Why study DHABs?


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We didn’t even know DHABs existed until the 1980s, and life wasn’t found in them until the 1990s. Many—perhaps most—of the organisms found in DHABs had never been described by scientists before.

These organisms contribute to the cycling of carbon, nitrogen, sulfur, and other key elements in the Earth system. They can also tell us a lot about the very first forms of life on Earth. Most biologists agree that life probably arose in environments that had little or no oxygen, and that may have been hypersaline, as well—in other words, environments much like a modern-day DHAB. When we study DHAB microbes, perhaps we will see what very early forms of life looked like and how they lived.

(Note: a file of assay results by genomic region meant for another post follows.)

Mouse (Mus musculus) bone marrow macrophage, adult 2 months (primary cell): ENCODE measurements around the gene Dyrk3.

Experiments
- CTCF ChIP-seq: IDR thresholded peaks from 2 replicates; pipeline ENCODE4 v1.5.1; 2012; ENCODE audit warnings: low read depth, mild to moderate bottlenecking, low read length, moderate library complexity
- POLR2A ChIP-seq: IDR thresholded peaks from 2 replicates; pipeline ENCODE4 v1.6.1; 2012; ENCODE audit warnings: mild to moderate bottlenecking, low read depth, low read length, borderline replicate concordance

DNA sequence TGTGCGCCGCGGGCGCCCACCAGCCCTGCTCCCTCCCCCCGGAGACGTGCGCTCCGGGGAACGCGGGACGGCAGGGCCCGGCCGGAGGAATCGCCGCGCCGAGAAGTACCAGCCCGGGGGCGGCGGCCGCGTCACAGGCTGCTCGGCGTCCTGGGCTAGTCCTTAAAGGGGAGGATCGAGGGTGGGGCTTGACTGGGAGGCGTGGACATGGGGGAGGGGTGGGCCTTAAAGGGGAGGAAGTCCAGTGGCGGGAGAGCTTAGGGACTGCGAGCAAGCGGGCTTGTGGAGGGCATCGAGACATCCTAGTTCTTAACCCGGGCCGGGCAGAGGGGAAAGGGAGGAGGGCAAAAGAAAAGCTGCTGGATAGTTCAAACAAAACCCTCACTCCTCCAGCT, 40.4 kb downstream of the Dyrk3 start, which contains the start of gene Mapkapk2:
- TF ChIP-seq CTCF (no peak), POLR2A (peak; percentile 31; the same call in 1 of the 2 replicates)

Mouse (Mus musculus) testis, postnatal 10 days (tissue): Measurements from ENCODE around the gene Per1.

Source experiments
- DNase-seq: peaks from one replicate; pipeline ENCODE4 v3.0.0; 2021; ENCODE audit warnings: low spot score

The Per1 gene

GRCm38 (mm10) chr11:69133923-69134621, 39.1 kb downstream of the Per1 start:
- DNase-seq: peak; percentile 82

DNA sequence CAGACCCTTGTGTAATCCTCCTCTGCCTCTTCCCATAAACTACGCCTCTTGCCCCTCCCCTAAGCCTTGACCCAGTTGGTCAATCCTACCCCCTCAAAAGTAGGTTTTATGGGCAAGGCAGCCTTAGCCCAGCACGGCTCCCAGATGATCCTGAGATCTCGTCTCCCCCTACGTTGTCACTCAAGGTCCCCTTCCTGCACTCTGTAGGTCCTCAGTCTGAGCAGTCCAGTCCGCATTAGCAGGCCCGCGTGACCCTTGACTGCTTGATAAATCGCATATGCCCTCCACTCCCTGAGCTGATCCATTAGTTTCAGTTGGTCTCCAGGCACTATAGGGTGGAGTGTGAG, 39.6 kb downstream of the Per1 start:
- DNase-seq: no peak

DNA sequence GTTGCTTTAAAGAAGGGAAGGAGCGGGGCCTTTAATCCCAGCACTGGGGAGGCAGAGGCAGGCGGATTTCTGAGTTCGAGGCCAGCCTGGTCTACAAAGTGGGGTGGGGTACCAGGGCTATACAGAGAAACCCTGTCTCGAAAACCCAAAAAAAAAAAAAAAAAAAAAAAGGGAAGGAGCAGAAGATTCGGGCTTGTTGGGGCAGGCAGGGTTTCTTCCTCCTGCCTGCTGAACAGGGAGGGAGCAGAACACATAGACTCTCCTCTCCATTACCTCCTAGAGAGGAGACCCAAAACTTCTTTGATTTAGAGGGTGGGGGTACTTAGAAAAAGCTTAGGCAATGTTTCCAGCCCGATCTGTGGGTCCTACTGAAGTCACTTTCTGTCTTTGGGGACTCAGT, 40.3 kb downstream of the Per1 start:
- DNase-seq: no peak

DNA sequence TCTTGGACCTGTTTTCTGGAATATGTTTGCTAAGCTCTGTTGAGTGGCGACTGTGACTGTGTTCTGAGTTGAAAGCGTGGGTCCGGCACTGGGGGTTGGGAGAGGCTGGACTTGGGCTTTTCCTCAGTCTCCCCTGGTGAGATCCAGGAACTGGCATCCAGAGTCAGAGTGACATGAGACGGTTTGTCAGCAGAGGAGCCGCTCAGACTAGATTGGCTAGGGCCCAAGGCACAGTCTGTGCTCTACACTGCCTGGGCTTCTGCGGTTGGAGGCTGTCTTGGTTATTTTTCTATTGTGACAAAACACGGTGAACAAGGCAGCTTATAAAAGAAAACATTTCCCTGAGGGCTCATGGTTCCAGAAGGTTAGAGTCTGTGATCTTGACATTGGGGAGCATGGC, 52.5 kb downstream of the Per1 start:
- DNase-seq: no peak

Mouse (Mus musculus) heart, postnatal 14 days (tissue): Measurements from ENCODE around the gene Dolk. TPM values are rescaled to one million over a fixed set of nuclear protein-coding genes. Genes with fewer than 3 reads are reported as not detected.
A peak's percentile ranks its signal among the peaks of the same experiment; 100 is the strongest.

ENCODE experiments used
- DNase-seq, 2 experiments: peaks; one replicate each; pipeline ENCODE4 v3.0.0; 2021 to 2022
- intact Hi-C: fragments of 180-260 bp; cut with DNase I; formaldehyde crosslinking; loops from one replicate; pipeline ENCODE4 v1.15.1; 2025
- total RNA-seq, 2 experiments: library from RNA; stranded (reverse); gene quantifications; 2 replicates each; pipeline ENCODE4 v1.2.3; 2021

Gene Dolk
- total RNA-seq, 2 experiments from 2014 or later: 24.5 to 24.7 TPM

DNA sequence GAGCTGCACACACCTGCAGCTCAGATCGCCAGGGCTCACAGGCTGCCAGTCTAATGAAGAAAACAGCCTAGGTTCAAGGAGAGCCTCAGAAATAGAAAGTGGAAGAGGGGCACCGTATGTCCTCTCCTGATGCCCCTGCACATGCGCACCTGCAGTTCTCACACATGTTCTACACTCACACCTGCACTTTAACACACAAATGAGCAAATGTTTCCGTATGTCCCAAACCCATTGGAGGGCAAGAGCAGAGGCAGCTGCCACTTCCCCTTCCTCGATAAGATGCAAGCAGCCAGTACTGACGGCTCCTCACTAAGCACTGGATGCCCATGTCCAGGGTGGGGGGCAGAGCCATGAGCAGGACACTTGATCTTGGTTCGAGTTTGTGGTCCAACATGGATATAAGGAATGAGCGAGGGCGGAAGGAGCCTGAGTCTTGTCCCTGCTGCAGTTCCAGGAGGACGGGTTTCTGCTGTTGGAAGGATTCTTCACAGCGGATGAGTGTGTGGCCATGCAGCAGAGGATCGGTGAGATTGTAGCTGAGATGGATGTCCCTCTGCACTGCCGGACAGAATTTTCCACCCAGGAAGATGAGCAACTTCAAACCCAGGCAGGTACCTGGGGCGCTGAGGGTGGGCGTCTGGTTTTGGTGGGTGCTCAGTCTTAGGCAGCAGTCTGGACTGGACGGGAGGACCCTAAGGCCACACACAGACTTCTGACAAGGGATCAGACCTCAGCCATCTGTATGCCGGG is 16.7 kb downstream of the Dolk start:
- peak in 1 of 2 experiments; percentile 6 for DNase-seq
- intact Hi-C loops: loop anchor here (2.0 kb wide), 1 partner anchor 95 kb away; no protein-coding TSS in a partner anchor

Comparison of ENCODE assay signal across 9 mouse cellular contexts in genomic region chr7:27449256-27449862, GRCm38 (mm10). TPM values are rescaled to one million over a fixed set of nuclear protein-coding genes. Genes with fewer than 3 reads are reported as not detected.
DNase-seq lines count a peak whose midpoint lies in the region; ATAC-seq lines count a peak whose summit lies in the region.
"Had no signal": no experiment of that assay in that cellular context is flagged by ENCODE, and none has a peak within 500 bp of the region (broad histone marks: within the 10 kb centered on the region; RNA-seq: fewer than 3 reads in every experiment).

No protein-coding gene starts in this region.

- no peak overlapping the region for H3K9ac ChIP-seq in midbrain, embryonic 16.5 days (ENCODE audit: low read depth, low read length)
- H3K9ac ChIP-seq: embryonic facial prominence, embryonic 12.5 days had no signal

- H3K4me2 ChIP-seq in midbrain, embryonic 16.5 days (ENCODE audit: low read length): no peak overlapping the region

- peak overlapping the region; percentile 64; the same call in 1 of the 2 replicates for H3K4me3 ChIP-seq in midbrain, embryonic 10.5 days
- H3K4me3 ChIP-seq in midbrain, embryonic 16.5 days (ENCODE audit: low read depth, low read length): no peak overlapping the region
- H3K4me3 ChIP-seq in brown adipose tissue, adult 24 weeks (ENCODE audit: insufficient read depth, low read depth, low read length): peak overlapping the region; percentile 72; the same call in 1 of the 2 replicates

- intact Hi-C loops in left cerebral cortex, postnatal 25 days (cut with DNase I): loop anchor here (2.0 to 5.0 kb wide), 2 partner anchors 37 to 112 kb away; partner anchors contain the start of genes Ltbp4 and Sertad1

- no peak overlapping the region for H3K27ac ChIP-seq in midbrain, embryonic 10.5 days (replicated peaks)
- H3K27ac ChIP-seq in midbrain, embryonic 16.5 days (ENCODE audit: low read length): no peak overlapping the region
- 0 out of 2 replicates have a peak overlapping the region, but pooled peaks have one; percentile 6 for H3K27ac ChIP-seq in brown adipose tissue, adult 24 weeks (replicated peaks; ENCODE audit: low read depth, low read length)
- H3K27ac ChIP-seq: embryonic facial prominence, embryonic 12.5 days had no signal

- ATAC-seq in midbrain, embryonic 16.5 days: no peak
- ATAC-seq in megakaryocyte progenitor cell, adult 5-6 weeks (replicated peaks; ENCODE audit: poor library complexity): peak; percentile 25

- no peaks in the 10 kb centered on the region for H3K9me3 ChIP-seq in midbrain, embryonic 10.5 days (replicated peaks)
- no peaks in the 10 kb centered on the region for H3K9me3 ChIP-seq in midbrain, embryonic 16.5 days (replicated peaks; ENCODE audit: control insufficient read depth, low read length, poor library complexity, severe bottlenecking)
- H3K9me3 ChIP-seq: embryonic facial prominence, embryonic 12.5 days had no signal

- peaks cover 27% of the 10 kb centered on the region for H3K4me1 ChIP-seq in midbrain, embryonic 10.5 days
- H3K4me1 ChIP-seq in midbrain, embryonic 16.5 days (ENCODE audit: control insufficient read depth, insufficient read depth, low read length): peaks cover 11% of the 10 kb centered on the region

DHAB organisms could also tell us something about extraterrestrial life. Hypersaline, low- or no-oxygen environments occur on other planets and moons. Could they be populated by microbes that resemble the organisms in DHABs? By expanding our understanding of how living things tolerate the extreme conditions in DHABs, we will have a better idea of where life can occur—and where we should look for it.